Fall 2018 Newsletter
With the school year getting underway, school-based therapy services will also be starting back up for many children. School districts provide valuable therapy services to students to help them achieve their educational goals. Parents, caregivers, and others involved in a child’s life may wonder about the relationship between those school services and those provided at Metro Therapy. Here are some answers to some common questions:
Q: My child was evaluated through the school district and they said he/she didn’t qualify for speech and/or occupational therapy. Will we qualify for services through the clinic?
A: School districts have very specific criteria that must be met for students to qualify for special services. For example, they must score a certain amount below average on a standardized test, or sometimes in multiple areas. Sometimes kids don’t meet that criteria but still have areas of need. At our clinic, the eligibility criteria services is different, so we may be able to provide services to children who didn’t qualify in the school.
Q: My child does get services through the schools, why might we need more than that?
A: Supplementing your child’s school therapy services with additional treatment through our clinic can help them achieve their goals faster and generalize their progress through increased frequency and duration of treatment. Additionally, we are able to help with areas that may be more relevant to their home and community life, as well as impact their ability to learn in school.
Q: Will you collaborate with my child’s school team?
A: As long as we have parents’ permission to share information, we do our best to stay in touch with school therapists regarding our shared clients. We take into consideration a child’s current IEP goals as we develop our treatment plans and try to support and enhance the work that is being done in school.
October is International AAC Awareness Month
AAC stands for Augmentative and Alternative Communication and refers to the set of tools and strategies that an individual uses to solve everyday communicative challenges. Communication can take many forms such as: speech, a shared glance, text, gestures, facial expressions, touch, sign language, symbols, pictures, speech-generating devices, etc. Everyone uses multiple forms of communication, based upon the context and our communication partner. Implementation of AAC is crucial when more common ways of communicating, such as speaking, are ineffective or inefficient.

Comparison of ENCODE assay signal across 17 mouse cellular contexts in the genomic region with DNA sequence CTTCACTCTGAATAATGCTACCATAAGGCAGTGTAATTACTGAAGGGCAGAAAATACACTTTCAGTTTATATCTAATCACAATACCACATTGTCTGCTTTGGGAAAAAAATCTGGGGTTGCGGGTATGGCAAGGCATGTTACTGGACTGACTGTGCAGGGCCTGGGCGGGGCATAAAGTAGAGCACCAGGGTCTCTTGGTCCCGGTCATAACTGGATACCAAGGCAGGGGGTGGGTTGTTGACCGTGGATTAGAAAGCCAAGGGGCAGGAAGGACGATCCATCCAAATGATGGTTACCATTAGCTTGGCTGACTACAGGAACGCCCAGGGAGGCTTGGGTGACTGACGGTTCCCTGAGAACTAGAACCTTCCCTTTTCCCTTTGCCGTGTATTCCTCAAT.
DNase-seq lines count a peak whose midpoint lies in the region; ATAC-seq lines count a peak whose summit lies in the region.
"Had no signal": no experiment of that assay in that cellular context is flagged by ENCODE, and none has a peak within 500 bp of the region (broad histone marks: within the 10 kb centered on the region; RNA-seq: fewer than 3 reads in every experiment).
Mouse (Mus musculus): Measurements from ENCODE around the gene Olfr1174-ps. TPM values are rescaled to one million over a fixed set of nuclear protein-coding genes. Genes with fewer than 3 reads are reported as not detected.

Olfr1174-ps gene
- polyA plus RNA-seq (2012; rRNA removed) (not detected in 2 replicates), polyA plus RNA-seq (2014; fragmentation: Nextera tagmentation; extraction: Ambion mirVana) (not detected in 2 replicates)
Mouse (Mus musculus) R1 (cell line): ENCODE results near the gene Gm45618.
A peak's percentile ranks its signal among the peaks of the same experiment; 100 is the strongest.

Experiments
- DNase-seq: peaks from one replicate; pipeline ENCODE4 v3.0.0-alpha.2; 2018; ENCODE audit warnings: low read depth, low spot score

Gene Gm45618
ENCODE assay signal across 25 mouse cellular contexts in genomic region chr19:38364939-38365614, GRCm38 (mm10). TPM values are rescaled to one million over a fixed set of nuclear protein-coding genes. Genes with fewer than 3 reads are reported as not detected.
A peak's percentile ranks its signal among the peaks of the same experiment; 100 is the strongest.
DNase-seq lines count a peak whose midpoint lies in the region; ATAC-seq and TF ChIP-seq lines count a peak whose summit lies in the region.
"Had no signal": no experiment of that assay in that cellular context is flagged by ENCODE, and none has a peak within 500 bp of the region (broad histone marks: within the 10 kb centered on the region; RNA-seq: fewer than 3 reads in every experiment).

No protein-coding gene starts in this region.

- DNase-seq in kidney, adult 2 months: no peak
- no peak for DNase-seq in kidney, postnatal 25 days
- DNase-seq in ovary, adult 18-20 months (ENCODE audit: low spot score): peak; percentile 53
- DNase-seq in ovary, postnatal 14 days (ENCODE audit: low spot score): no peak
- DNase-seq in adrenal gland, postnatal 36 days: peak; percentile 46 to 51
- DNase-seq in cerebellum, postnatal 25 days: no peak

Did you know…?
- Research shows that AAC does NOT impede the development of speech and language skills
- For some, AAC is a transitional strategy. Some children who use it actively in the early stages of development go on to communicate orally later on. Just because a child needs AAC at one point, doesn’t mean he/she will need it forever or in every environment.
- You don’t have to be completely nonspeaking to benefit from AAC. Many people with some speech communicate more effectively when provided with AAC supports.
- Some parents worry that using AAC will make their child look different. This may be true, but NOT using AAC will cause them to BE different. AAC allows them to communicate & participate.
- Children DON’T need to be able to match or identify pictures to develop AAC skills.
- Challenging behavior is often communicative. Look for the function and work to replace with a more socially acceptable means of communication, rather than focus on extinction of the behavior.
Our speech-language pathologists would love to help you start or continue an AAC journey. We believe everyone deserves a voice.
11 Tips for Good Study Habits
- Wake up the body prior to homework
- Physical activities, reference your child’s sensory diet.
- Study time should be uninterrupted time
- Model consistency and do not alter the schedule
- Make a routine that works for your child
- Study time needs to be quiet
- Do not clean, move around in, or use the space your child is working in to keep the distractions minimal
- Turn the TV off, lower or turn off music
- Sometimes a good place to do homework is a person’s bedroom
- However, if your child needs closer supervision to stay on task and there is a separate study area, use it.
- Good lighting is essential
- No shadows over work space is ideal
- Reward system is important
- Positive reinforcement every short span of time such as 15 minutes (could be verbal praise for being on task), could be every few days, or at the end of the semester when grades come out
- Let your child come up with their reward if appropriate such as and extra 10 minutes of TV, a favorite dinner menu for the night, or other things that do not involve spending or receiving money
- Motivation comes from the pleasure of success, so find a way for your child to be successful
Metro Staff Continuing Education
Sarah Hetz, MS, CCC-SLP completed the following continuing education courses:
Simultaneously Improve Speech Intelligibility, Enhance Phonological Awareness, and Develop Language/Literacy Skills with Orthographic Instruction
Tell Me a Story: Methodology for Narrative Skill Assessment
Speech Sound Development: A Late Eight Update
We will be closed Thursday November 22 and Friday November 23 in observance of Thanksgiving.
Taylor Netteshiem, a Occupational Therapy Assistant student at Herzing University , will be completing an 8 week practicum at Metro Therapy this Fall.